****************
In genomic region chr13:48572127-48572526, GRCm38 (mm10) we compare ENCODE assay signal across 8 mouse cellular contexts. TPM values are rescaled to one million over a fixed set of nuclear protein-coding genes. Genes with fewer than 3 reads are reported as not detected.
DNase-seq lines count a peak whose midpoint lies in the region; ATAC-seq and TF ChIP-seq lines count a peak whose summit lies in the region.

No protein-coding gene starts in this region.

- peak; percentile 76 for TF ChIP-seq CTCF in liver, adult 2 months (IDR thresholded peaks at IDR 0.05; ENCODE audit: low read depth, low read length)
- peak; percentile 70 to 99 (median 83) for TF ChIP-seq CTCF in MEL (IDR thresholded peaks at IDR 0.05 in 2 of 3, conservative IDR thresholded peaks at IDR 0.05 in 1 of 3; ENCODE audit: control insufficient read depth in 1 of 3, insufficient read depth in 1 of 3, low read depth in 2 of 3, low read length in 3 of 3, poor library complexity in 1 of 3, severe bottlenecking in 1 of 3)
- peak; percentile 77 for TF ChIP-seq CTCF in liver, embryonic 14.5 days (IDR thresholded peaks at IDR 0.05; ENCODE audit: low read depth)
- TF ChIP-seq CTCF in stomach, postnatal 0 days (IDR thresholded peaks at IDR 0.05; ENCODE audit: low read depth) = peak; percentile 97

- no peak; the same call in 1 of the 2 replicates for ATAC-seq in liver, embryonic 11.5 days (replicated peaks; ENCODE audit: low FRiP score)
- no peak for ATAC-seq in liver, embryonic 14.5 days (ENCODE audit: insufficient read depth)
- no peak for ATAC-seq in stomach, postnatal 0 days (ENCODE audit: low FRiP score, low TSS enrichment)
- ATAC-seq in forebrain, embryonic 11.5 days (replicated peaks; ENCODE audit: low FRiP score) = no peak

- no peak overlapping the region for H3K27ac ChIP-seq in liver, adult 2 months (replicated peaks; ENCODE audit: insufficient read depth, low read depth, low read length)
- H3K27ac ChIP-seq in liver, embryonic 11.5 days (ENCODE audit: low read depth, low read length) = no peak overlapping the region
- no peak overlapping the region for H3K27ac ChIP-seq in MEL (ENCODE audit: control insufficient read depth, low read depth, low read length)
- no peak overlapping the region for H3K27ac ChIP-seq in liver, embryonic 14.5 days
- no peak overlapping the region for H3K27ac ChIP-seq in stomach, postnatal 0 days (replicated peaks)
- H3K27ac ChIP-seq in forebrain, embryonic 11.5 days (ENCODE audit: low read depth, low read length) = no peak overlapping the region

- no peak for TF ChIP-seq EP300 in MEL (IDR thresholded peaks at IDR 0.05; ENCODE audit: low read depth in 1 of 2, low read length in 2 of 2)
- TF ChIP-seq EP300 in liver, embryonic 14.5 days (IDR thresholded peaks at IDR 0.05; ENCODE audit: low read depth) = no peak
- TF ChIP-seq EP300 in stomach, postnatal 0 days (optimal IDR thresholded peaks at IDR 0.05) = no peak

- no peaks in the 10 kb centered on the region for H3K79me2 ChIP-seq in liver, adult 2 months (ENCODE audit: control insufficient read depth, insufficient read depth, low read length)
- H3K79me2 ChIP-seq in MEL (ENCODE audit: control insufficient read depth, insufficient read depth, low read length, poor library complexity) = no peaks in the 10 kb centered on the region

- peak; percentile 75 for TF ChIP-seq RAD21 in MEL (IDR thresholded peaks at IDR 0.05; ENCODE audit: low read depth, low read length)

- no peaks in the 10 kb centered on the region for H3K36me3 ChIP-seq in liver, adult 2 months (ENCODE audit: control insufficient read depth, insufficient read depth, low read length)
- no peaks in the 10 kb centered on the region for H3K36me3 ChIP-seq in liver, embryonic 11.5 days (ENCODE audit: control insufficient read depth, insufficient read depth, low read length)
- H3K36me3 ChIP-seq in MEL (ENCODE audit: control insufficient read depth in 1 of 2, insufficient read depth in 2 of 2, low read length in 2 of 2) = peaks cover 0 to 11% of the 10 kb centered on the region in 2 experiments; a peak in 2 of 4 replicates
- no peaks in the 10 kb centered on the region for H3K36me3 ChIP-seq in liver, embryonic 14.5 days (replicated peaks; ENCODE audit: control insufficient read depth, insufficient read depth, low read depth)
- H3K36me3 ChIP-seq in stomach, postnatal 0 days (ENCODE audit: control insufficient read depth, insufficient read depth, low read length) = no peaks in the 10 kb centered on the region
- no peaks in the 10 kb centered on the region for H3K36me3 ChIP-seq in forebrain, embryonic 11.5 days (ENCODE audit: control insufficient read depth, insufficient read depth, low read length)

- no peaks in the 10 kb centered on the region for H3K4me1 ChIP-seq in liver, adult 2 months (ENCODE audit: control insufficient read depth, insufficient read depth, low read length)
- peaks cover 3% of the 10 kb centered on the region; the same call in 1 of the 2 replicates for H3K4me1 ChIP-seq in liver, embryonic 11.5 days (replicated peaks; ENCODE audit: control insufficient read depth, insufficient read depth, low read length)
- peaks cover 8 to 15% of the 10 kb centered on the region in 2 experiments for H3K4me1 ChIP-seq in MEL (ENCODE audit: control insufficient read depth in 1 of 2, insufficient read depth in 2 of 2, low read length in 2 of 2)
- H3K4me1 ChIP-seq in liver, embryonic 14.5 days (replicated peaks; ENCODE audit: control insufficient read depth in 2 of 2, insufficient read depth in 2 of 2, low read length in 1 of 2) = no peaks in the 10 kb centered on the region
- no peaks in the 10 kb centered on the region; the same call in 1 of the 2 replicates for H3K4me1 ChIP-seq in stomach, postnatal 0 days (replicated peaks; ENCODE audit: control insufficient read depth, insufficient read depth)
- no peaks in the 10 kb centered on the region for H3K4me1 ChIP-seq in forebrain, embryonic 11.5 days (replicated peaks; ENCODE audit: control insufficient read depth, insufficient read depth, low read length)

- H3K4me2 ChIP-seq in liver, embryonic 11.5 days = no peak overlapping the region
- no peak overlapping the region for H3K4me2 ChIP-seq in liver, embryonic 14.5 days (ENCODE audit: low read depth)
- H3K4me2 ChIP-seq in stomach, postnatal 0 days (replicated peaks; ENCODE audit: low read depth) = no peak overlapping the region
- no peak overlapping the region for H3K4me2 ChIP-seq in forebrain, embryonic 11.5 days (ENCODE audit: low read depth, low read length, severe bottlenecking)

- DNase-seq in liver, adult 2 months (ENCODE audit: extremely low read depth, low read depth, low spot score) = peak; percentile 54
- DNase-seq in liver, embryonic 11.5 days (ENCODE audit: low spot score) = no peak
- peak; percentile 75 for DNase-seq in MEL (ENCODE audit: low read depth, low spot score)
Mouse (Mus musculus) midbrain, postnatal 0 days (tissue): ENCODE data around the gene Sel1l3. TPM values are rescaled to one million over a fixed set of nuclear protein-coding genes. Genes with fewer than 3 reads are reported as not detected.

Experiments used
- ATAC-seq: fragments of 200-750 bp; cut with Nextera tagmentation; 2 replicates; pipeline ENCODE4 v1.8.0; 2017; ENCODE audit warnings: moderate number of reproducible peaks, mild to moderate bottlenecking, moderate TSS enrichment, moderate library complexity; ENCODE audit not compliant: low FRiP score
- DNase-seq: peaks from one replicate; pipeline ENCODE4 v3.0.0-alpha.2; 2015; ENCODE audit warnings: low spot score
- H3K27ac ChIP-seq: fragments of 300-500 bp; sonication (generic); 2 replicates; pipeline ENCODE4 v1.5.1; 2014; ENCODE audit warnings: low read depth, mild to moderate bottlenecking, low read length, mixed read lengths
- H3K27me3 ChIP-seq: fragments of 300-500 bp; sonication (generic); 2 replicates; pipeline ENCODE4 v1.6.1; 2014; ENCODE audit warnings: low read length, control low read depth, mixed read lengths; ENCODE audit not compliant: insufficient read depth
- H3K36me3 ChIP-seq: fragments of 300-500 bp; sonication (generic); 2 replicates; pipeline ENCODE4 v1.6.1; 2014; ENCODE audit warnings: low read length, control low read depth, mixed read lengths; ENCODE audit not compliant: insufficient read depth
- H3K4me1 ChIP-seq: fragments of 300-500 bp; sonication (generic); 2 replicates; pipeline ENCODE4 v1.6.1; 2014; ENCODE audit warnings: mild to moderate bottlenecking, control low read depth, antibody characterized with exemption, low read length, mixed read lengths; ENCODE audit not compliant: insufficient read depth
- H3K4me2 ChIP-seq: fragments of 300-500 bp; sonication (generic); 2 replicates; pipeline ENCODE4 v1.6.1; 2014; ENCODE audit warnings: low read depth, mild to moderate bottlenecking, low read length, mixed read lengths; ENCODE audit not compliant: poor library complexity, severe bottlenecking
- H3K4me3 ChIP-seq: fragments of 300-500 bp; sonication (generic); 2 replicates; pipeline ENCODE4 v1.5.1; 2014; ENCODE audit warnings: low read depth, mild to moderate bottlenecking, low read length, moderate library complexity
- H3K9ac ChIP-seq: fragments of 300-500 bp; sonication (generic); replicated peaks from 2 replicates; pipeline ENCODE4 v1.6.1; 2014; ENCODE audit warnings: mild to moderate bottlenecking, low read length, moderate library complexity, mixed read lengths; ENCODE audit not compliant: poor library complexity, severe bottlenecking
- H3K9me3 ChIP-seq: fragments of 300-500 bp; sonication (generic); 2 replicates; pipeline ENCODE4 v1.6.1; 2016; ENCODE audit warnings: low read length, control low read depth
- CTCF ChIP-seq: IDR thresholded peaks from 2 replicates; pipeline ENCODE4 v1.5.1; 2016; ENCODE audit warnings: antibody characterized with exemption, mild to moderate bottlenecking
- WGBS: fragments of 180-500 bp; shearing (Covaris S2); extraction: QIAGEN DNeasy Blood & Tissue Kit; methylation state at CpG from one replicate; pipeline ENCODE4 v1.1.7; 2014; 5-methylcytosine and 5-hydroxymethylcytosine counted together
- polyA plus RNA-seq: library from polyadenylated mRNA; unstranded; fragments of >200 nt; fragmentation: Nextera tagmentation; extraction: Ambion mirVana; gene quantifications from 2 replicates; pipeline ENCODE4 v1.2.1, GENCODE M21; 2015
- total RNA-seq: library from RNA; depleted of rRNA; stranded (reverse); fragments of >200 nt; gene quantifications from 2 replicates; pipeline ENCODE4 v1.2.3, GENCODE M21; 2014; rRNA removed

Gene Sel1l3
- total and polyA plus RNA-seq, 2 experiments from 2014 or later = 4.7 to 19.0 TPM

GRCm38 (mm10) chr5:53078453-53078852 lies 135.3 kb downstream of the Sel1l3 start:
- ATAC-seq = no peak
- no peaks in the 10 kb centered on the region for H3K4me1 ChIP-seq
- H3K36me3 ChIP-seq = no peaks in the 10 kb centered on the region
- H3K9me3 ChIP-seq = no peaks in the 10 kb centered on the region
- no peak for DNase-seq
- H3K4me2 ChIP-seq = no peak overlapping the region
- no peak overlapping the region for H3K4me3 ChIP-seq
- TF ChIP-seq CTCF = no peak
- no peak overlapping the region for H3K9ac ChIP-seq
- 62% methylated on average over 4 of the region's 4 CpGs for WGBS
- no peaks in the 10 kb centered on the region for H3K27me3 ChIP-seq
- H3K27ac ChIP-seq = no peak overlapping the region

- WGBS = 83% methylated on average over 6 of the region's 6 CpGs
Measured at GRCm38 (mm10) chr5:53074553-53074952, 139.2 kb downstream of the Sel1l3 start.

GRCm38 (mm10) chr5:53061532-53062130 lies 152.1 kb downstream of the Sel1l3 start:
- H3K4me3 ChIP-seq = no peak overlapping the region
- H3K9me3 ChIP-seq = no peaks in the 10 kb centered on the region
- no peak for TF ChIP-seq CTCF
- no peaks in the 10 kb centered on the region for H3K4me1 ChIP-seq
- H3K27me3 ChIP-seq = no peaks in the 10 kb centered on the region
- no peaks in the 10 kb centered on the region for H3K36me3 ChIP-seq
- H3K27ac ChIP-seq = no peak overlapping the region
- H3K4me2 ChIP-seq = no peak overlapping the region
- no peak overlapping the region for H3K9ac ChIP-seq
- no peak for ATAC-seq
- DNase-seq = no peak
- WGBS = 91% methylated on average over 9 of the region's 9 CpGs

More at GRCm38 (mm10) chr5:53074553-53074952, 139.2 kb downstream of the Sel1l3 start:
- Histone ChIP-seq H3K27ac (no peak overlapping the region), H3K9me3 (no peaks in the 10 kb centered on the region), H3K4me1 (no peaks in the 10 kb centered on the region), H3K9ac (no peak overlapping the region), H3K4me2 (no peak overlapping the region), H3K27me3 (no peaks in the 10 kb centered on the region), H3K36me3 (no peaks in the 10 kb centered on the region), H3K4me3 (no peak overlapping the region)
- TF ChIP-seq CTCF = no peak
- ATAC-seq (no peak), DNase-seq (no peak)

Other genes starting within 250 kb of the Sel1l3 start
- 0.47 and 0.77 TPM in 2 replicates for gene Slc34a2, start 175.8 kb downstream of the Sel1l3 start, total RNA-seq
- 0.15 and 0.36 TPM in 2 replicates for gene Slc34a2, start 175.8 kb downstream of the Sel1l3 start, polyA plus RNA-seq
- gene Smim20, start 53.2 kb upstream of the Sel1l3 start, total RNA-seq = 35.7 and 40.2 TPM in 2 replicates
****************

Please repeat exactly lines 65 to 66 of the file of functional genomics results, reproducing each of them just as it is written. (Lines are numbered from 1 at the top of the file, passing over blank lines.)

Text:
- H3K9me3 ChIP-seq = no peaks in the 10 kb centered on the region
- no peak for DNase-seq